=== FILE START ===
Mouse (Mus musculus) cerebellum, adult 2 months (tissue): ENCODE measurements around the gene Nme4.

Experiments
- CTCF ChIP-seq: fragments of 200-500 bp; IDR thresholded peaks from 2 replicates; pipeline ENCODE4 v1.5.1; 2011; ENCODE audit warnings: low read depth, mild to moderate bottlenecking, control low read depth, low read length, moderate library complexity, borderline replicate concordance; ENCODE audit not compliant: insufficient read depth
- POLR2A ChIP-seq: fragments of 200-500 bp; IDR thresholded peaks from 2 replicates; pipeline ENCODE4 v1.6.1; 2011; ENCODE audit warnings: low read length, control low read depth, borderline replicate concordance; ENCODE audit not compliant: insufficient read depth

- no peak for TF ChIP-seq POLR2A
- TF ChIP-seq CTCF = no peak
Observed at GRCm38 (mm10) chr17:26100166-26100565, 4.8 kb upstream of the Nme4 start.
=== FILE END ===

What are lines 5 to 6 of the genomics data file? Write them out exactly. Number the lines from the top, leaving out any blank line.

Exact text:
- no peak for TF ChIP-seq POLR2A
- TF ChIP-seq CTCF = no peak